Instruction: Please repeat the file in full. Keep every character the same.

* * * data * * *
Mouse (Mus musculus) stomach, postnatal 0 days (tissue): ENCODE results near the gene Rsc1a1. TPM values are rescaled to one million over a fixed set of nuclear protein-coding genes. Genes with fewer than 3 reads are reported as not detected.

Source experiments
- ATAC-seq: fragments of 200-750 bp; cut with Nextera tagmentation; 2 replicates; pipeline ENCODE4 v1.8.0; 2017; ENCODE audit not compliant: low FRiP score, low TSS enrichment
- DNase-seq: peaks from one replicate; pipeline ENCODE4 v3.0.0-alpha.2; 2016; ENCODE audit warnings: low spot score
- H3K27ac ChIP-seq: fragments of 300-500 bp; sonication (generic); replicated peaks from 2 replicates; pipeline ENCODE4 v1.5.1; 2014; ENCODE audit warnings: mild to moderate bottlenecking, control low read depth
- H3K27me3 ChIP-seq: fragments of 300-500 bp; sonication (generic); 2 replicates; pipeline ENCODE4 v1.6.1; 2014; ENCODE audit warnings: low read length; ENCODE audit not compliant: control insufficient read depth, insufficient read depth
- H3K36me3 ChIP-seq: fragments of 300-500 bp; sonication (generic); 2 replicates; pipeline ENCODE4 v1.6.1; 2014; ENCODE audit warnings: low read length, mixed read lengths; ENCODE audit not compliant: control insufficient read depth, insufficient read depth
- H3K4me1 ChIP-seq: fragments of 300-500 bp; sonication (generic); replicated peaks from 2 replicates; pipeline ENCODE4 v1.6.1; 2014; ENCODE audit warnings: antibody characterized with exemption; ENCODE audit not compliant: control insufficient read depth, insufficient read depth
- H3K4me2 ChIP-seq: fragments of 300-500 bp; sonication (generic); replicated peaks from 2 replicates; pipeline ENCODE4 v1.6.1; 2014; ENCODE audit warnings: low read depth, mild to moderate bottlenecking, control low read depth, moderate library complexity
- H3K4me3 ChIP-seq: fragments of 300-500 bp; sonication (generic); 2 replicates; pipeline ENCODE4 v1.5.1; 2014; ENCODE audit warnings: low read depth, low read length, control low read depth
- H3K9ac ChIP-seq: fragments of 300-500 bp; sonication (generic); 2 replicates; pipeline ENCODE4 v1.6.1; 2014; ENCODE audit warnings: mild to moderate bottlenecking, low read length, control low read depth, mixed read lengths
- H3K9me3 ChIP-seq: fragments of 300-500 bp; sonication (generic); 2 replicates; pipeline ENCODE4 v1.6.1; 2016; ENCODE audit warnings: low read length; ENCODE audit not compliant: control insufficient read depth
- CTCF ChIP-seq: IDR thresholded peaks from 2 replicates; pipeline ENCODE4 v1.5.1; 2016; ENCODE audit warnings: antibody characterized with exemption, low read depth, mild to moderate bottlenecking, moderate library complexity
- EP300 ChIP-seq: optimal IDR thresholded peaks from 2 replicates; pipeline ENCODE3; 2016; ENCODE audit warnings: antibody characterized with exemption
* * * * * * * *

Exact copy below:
Mouse (Mus musculus) stomach, postnatal 0 days (tissue): ENCODE results near the gene Rsc1a1. TPM values are rescaled to one million over a fixed set of nuclear protein-coding genes. Genes with fewer than 3 reads are reported as not detected.

Source experiments
- ATAC-seq: fragments of 200-750 bp; cut with Nextera tagmentation; 2 replicates; pipeline ENCODE4 v1.8.0; 2017; ENCODE audit not compliant: low FRiP score, low TSS enrichment
- DNase-seq: peaks from one replicate; pipeline ENCODE4 v3.0.0-alpha.2; 2016; ENCODE audit warnings: low spot score
- H3K27ac ChIP-seq: fragments of 300-500 bp; sonication (generic); replicated peaks from 2 replicates; pipeline ENCODE4 v1.5.1; 2014; ENCODE audit warnings: mild to moderate bottlenecking, control low read depth
- H3K27me3 ChIP-seq: fragments of 300-500 bp; sonication (generic); 2 replicates; pipeline ENCODE4 v1.6.1; 2014; ENCODE audit warnings: low read length; ENCODE audit not compliant: control insufficient read depth, insufficient read depth
- H3K36me3 ChIP-seq: fragments of 300-500 bp; sonication (generic); 2 replicates; pipeline ENCODE4 v1.6.1; 2014; ENCODE audit warnings: low read length, mixed read lengths; ENCODE audit not compliant: control insufficient read depth, insufficient read depth
- H3K4me1 ChIP-seq: fragments of 300-500 bp; sonication (generic); replicated peaks from 2 replicates; pipeline ENCODE4 v1.6.1; 2014; ENCODE audit warnings: antibody characterized with exemption; ENCODE audit not compliant: control insufficient read depth, insufficient read depth
- H3K4me2 ChIP-seq: fragments of 300-500 bp; sonication (generic); replicated peaks from 2 replicates; pipeline ENCODE4 v1.6.1; 2014; ENCODE audit warnings: low read depth, mild to moderate bottlenecking, control low read depth, moderate library complexity
- H3K4me3 ChIP-seq: fragments of 300-500 bp; sonication (generic); 2 replicates; pipeline ENCODE4 v1.5.1; 2014; ENCODE audit warnings: low read depth, low read length, control low read depth
- H3K9ac ChIP-seq: fragments of 300-500 bp; sonication (generic); 2 replicates; pipeline ENCODE4 v1.6.1; 2014; ENCODE audit warnings: mild to moderate bottlenecking, low read length, control low read depth, mixed read lengths
- H3K9me3 ChIP-seq: fragments of 300-500 bp; sonication (generic); 2 replicates; pipeline ENCODE4 v1.6.1; 2016; ENCODE audit warnings: low read length; ENCODE audit not compliant: control insufficient read depth
- CTCF ChIP-seq: IDR thresholded peaks from 2 replicates; pipeline ENCODE4 v1.5.1; 2016; ENCODE audit warnings: antibody characterized with exemption, low read depth, mild to moderate bottlenecking, moderate library complexity
- EP300 ChIP-seq: optimal IDR thresholded peaks from 2 replicates; pipeline ENCODE3; 2016; ENCODE audit warnings: antibody characterized with exemption